Eggs were formerly a forbidden food during Lent and there are rituals in many countries involving painting and decorating them to mark the end of the period of penance and fasting, and then eating them as a celebration of Easter.
However, the modern egg can cause food poisoning from salmonella, an organism that causes nausea, vomiting, diarrhea, cramps, and fever, can be found on both the outside and the inside of eggs that look perfectly normal.
Officials at the U.S. Food and Drug Administration said it's important to handle eggs properly by:
-- Buying eggs only from stores that keep them refrigerated.
-- Storing eggs in their original carton and keep them refrigerated at 40 degrees F.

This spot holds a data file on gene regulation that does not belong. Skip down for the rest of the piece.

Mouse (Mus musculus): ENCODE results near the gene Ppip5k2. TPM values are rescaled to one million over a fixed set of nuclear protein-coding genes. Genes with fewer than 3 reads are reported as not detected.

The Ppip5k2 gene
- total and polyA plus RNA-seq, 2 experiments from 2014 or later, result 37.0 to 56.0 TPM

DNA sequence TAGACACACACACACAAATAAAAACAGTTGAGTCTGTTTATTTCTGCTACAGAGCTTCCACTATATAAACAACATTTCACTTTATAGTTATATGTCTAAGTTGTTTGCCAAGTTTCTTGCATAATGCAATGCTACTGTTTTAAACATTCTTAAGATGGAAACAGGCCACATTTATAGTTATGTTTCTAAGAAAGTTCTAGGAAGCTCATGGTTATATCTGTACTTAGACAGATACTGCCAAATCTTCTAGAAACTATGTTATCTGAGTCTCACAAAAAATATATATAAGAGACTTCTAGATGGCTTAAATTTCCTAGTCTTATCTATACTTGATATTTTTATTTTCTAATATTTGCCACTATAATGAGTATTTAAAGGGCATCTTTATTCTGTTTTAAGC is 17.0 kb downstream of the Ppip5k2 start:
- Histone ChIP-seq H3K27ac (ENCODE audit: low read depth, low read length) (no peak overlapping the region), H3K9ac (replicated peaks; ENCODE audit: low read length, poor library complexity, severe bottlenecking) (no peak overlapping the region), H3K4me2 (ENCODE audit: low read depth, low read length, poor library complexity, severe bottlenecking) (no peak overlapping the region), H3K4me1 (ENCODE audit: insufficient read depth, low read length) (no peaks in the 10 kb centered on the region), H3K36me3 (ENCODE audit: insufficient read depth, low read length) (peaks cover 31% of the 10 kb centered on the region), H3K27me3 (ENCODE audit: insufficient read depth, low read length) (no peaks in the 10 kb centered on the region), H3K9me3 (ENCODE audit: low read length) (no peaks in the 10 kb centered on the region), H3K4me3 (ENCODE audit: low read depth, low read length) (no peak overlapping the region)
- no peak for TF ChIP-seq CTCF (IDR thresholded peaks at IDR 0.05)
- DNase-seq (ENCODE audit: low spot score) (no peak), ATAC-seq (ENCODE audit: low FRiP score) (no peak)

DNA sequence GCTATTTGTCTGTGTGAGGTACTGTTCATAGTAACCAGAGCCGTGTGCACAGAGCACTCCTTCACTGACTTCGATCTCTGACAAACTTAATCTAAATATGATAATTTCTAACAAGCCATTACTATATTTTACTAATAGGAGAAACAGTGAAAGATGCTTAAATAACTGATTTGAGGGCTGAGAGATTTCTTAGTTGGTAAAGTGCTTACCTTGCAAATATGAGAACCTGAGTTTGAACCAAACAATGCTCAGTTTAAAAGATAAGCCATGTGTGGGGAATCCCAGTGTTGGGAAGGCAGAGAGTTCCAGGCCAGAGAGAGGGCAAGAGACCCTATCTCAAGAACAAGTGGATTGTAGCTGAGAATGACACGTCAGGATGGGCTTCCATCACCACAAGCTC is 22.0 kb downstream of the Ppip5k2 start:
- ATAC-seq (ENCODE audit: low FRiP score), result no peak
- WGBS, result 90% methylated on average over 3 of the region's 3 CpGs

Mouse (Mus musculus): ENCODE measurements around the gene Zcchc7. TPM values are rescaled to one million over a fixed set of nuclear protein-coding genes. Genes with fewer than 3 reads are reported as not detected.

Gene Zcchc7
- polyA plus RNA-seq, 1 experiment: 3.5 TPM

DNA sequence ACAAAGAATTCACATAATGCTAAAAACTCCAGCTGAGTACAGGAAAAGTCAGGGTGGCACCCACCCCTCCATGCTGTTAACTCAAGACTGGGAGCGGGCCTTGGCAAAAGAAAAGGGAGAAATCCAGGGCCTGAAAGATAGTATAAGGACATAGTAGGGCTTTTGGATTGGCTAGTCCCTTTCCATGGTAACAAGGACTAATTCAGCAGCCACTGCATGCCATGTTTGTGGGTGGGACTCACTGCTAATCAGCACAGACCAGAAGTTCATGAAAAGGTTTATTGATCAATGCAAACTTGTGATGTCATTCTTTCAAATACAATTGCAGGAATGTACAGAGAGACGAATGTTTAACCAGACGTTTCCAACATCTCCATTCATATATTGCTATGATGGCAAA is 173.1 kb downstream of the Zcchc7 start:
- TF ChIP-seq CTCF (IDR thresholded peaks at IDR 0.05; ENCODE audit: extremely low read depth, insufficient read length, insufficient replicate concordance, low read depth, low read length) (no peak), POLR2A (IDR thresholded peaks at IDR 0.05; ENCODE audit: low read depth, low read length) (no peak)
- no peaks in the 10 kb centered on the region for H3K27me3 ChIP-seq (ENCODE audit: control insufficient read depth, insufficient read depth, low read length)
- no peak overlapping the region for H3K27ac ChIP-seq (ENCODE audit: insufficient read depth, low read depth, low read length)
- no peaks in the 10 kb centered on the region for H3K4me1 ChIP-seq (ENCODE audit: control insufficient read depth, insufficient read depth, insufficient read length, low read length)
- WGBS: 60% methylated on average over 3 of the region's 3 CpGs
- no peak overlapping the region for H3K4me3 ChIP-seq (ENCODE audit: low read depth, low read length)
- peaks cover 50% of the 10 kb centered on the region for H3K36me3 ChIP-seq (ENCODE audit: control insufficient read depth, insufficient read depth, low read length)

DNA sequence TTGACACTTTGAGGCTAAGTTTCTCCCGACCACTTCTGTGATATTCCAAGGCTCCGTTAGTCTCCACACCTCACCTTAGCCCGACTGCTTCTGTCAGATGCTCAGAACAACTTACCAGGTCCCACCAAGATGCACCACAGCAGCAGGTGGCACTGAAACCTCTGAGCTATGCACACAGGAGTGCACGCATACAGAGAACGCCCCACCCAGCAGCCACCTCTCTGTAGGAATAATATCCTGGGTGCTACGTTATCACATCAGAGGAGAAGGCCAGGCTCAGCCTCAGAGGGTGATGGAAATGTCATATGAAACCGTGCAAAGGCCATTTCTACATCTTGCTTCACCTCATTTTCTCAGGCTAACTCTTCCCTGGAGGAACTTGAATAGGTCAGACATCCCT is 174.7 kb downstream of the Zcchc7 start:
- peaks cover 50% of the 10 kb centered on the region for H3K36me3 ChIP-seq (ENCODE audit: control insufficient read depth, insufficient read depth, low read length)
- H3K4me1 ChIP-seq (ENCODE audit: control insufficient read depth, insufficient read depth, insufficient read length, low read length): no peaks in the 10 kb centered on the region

-- Refrigerating unused eggs or leftovers that contain eggs promptly.
-- Washing hands and all food contact surface areas such as counter tops, utensils, dishes and cutting boards with soap and water after contact with raw eggs.
-- Discard cracked or dirty eggs.
-- Cooking eggs until both the yolk and white are firm and not runny. Recipes containing eggs mixed with other foods should be cooked to a minimum internal temperature of 160 degrees F.
-- Eat eggs promptly after cooking. Cooked eggs, including hard-boiled eggs and egg-containing foods, should not sit out at room temperature for more than 2 hours. Within 2 hours either reheat or refrigerate.
-- For recipes that call for eggs that are raw or undercooked eggs like homemade Caesar salad or ice cream use either eggs that have been treated to destroy salmonella, by pasteurization.